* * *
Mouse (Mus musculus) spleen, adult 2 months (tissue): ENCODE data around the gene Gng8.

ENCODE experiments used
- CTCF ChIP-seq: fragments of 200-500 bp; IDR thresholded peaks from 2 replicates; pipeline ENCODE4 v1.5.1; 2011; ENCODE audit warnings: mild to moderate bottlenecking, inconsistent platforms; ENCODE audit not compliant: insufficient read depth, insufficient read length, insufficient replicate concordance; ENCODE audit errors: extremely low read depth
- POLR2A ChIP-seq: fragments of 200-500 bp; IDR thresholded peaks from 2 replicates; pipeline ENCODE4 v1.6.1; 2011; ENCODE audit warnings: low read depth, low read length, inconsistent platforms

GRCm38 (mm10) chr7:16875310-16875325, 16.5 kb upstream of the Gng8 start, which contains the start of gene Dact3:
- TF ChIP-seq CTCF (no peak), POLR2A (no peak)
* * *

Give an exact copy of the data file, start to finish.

Mouse (Mus musculus) spleen, adult 2 months (tissue): ENCODE data around the gene Gng8.

ENCODE experiments used
- CTCF ChIP-seq: fragments of 200-500 bp; IDR thresholded peaks from 2 replicates; pipeline ENCODE4 v1.5.1; 2011; ENCODE audit warnings: mild to moderate bottlenecking, inconsistent platforms; ENCODE audit not compliant: insufficient read depth, insufficient read length, insufficient replicate concordance; ENCODE audit errors: extremely low read depth
- POLR2A ChIP-seq: fragments of 200-500 bp; IDR thresholded peaks from 2 replicates; pipeline ENCODE4 v1.6.1; 2011; ENCODE audit warnings: low read depth, low read length, inconsistent platforms

GRCm38 (mm10) chr7:16875310-16875325, 16.5 kb upstream of the Gng8 start, which contains the start of gene Dact3:
- TF ChIP-seq CTCF (no peak), POLR2A (no peak)